The snow crackles. It’s how the rain hits it, breaking through to the mountain beneath or splattering on the sheet of ice growing thicker on the snow’s surface with each drop. Walking through the snow is heavy work—breaking through the ice, sinking into the wet snow underneath. At least his boots were just treated with wax to keep out the water. A bird’s song echoes out thinly somewhere up ahead. It sounds like a Gautier thrush. He has to get shelter. That is one of the first things he remembers learning. "You shouldn’t ever get lost in the wild," his father had said, taking him out to the woods with nothing but warm clothing, flint, and a steel knife. "But, if it happens, you will have to know how to find shelter and make flame." That time was different. His father says he loves him. Sylvain is small, so it’s easier for him to pick his way through the low bushes and scraggly trees. That’s what Miklan says. And Miklan says that because Sylvain has a Crest, he’s supposed to heal faster, so it’s fine if he falls or gets hit by thorny branches and the needles on trees. Sylvain is so much better than Miklan. He’s a Crest-bearer. He can make his way back on his own, right?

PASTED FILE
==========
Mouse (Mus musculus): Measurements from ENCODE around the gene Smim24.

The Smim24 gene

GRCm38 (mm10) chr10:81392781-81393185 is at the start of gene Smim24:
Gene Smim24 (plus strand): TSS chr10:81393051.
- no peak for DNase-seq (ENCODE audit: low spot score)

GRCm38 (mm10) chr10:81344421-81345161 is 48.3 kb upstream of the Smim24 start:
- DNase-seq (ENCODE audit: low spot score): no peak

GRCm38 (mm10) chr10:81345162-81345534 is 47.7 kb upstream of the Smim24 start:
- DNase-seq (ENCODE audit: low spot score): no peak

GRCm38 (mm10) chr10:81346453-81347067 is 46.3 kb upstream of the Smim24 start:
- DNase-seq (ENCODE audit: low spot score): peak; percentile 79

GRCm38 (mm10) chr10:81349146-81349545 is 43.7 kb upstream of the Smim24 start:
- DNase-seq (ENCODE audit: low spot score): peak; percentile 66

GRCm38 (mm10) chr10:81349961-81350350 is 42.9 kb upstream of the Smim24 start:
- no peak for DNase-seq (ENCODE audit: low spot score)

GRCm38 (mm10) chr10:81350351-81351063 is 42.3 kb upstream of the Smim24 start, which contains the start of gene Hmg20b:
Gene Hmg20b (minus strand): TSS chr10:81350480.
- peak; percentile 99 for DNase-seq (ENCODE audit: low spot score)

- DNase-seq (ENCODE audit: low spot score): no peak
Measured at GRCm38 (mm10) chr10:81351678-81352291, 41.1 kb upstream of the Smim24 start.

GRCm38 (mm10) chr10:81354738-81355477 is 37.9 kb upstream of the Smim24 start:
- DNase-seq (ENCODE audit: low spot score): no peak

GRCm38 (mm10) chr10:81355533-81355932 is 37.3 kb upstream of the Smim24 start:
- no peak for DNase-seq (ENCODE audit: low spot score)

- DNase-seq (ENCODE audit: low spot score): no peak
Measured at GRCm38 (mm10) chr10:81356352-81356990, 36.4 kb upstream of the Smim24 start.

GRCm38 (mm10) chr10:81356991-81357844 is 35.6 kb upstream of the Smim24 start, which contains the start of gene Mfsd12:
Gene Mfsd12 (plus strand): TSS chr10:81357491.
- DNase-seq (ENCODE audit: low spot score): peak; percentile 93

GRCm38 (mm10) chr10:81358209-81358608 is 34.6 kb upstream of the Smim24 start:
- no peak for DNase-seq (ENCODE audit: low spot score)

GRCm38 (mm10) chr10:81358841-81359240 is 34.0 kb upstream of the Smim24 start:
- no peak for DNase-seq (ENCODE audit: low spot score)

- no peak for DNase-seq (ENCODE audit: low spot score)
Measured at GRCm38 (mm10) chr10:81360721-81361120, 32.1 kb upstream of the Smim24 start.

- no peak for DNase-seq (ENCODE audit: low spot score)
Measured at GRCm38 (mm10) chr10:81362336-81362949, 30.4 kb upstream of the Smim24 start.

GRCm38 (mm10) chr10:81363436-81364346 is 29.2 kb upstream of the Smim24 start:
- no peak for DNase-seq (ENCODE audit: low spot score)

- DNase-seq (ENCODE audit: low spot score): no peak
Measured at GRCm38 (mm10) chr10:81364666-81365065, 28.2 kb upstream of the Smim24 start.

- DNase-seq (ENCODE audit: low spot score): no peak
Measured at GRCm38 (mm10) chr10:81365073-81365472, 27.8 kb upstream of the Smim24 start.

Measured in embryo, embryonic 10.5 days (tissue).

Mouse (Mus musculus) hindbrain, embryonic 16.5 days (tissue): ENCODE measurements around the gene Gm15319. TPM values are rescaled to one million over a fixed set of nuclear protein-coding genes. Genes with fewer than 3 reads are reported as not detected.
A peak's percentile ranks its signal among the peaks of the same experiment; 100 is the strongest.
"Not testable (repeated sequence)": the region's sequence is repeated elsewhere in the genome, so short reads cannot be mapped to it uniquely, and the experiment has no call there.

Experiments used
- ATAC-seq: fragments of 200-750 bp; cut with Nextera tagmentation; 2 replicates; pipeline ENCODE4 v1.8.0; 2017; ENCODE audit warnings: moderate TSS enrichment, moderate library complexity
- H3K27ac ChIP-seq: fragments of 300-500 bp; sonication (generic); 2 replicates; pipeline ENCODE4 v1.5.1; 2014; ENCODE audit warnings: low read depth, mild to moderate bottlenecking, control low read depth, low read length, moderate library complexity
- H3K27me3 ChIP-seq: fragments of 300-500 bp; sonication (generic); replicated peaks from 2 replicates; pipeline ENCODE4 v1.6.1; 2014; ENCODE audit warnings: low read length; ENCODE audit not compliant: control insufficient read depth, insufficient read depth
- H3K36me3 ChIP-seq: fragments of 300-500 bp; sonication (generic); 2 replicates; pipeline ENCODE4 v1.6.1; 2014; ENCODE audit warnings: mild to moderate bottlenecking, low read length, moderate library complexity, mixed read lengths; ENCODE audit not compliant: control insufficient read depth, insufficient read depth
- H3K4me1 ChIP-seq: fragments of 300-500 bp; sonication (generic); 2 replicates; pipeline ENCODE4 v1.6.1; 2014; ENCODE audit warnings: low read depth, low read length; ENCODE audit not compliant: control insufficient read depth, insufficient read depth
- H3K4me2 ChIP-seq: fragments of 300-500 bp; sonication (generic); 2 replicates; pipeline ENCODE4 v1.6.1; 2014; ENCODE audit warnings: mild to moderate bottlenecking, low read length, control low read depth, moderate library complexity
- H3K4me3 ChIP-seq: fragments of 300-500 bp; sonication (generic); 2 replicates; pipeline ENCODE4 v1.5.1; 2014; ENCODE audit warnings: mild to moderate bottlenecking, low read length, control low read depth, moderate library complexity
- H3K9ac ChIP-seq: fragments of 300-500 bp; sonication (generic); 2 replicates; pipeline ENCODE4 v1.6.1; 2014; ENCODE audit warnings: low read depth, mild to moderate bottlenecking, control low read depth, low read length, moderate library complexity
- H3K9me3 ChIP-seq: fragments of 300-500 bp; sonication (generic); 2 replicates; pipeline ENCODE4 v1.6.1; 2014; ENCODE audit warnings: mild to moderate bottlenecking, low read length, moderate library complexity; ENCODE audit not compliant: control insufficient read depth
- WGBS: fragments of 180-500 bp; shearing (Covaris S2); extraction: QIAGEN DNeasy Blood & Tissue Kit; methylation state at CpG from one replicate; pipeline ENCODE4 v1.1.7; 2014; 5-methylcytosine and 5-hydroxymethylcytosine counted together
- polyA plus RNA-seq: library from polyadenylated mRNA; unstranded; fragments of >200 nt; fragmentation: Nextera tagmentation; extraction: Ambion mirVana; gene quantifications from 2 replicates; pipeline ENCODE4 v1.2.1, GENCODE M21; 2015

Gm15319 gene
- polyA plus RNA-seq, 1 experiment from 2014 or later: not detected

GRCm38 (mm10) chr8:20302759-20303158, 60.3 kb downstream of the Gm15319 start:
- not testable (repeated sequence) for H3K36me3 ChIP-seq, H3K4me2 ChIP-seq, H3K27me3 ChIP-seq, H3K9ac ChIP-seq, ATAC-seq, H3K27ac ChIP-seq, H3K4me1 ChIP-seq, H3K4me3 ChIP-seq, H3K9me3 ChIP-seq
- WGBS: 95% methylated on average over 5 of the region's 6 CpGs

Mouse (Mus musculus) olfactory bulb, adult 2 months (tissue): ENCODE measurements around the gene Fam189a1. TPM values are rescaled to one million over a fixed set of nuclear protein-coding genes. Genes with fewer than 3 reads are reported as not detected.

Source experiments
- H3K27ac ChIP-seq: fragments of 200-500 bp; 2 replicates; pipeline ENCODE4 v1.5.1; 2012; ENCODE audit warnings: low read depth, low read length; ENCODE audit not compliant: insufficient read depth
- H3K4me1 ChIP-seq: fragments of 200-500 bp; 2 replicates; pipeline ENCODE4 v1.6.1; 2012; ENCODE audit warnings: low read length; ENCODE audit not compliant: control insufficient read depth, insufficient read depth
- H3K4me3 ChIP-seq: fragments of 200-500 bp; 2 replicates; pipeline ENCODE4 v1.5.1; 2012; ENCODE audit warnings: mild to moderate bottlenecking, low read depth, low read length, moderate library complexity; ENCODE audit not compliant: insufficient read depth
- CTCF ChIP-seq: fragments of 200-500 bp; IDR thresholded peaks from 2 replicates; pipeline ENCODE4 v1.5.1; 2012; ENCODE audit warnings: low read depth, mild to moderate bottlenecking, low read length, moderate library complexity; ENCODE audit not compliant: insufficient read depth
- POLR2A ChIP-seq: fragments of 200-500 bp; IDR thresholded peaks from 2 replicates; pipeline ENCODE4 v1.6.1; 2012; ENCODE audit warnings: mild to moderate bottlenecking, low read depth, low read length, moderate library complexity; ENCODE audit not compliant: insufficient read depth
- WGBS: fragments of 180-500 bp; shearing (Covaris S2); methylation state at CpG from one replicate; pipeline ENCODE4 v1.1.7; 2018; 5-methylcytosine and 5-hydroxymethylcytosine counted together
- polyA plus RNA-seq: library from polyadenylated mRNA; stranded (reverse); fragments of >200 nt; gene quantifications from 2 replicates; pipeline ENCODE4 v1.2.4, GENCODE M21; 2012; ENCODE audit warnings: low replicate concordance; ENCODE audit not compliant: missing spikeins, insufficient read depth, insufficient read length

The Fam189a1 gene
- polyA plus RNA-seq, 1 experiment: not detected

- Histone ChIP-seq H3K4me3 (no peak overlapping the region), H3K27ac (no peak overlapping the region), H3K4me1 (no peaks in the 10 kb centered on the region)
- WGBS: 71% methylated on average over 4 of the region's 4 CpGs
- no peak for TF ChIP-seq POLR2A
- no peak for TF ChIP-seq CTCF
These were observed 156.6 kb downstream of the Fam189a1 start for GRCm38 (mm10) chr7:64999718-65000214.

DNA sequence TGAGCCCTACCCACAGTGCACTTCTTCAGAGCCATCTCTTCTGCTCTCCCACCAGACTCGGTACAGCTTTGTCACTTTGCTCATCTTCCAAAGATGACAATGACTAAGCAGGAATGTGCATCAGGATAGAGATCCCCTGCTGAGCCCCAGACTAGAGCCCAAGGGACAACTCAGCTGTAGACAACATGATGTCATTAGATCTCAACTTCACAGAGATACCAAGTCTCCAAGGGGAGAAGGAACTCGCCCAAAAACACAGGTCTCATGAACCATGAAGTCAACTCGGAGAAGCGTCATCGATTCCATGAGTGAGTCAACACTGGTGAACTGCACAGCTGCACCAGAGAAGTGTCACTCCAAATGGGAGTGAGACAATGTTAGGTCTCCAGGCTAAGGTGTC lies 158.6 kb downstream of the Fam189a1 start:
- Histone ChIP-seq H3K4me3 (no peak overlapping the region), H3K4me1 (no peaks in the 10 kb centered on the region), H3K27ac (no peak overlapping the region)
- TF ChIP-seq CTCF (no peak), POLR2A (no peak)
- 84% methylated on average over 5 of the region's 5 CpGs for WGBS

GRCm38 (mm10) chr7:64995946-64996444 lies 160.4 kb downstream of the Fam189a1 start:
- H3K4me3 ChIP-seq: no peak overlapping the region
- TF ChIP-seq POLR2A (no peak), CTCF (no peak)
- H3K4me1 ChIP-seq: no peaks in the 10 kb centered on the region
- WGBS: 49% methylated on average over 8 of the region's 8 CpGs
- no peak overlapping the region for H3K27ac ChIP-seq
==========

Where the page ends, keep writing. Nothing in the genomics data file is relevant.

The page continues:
“Capital! What a capital first act!” Ferdinand said, as the house lights came on. Below, the audience began adjourning to the lobby for refreshments. “It seems after all the years of teasing, Dorothea has not disappointed,” Hubert said. “She certainly hasn’t,” Edelgard said, fanning herself. “But I’m hardly surprised. Back at the Officer’s Academy she began composing lyrics right in front of me.” She pursed her lips. “It was very embarrassing.” “Lyrics to which song?” Ferdinand asked. “I don’t know. The melody was most similar to the overture. But they haven’t sung those words yet.” “Then we will have even more to look forward to in Act Two,” Ferdinand said, rising from his seat. He offered Edelgard a short bow. “If you’ll excuse me, I saw the Minister of the Interior was here, and I’d like a word with him.” “You work too hard,” Edelgard said. Ferdinand laughed. “You would know overworking when you see it, Your Majesty,” he said. “I’ll be but a moment.” He stepped out, letting the drape at the entrance to the box fall closed behind him. Edelgard glanced at Hubert. “Don’t say anything.” “What need is there when he’s done that already?” After a pause, he added, “Are you alright?” Edelgard sighed and opened her clenched fist to reveal one of Hubert’s plain handkerchiefs, crumpled into a ball. She closed her fan and folded the handkerchief into a square. “I’m fine now. Thank you. I just hope nobody else saw.”